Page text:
In Los Angeles' Boyle Heights neighborhood, El Tepeyac Cafe uses loads of avocados for its delicious homemade guacamole. In fact, it goes through about 50 boxes of the fruit every week. Operations manager Bernadette Thom says the restaurant has no choice but to pay more.

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For decades, animated children's stories included negative stereotypes of Indigenous people.

There was Disney's Pocahontas, which presented the daughter of a Powhatan chief in a romantic love story with Captain John Smith. Crystal Echo Hawk, CEO of the media watchdog group IllumiNative, says it was a false narrative about a girl who in reality was "taken by force and sexually assaulted."

"La Cocina" means "the kitchen" in Spanish. It's also the name of a business incubator based in San Francisco's Mission District. Since it began in 2005, it's been helping local food entrepreneurs, many of whom are low-income immigrant women, develop their small businesses.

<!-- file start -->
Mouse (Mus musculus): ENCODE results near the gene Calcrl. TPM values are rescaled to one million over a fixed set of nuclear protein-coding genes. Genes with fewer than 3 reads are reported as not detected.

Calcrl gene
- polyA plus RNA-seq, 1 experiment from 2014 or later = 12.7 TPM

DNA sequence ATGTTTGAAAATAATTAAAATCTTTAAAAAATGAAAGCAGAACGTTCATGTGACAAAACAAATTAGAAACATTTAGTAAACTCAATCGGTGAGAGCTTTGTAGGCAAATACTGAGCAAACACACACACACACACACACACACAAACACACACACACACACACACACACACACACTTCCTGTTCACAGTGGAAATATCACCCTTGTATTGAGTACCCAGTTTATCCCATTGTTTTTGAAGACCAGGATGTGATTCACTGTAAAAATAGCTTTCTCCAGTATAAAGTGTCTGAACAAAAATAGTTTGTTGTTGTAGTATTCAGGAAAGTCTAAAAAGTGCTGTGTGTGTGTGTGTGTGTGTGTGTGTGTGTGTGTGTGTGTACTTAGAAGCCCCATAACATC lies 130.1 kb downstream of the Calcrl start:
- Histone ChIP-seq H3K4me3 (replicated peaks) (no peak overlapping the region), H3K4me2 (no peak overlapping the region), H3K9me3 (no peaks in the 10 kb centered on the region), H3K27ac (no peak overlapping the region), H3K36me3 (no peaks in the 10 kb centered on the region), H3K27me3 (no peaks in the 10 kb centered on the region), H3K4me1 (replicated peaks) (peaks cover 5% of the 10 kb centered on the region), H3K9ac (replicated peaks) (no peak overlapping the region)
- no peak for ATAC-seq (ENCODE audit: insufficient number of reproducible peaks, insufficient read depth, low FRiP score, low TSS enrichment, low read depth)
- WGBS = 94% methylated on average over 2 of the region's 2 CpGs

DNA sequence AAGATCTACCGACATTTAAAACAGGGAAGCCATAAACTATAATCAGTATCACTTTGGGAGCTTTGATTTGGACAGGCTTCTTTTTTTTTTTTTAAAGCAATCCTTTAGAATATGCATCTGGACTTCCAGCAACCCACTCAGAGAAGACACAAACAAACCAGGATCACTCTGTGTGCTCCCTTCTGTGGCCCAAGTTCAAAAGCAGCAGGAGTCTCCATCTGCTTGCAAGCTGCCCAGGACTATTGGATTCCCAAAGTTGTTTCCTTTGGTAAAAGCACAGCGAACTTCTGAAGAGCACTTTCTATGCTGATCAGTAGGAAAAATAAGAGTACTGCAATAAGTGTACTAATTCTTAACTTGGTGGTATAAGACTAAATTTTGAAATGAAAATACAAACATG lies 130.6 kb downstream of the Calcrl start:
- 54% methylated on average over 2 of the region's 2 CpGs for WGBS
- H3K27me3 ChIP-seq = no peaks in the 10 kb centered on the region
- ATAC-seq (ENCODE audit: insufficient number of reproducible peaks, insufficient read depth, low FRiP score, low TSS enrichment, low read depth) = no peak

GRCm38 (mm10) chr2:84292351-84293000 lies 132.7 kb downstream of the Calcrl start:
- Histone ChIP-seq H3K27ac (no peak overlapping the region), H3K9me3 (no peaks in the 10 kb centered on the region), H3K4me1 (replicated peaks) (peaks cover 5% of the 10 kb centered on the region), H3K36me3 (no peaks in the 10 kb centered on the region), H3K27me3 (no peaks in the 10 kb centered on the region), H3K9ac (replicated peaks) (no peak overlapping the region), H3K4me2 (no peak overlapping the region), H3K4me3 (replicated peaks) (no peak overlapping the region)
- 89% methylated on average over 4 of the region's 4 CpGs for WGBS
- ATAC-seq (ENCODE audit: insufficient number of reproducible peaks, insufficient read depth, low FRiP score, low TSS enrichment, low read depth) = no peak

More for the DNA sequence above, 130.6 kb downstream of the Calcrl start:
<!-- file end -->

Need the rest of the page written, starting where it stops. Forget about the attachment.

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The Last Black Man in San Francisco is a film inspired by the real-life story of Jimmie Fails. He tries to reclaim the Victorian-style house where his family once lived, in the now-gentrified Fillmore District. Through the movie, he dreams of what it could be again.

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In 1996, Omara Portuondo was working on an album at Havana's famous recording studio, Egrem. Upstairs, American musician Ry Cooder was laying down tracks for Buena Vista Social Club, a project with veteran Cuban musicians like Compay Segundo. Portuondo was invited to come up and sing a duet with him.

Less than two weeks after John Singleton suffered a massive stroke, the trailblazing filmmaker has died in Los Angeles at the age of 51. The director, who made history with 1991's Boyz n the Hood as the youngest person and first African American ever nominated for a best director Oscar, died Monday at Cedars-Sinai Hospital after his family took him off life support.

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In the classic 1940 novel Native Son, 20-year-old Bigger Thomas dreams of a life beyond his impoverished Chicago neighborhood.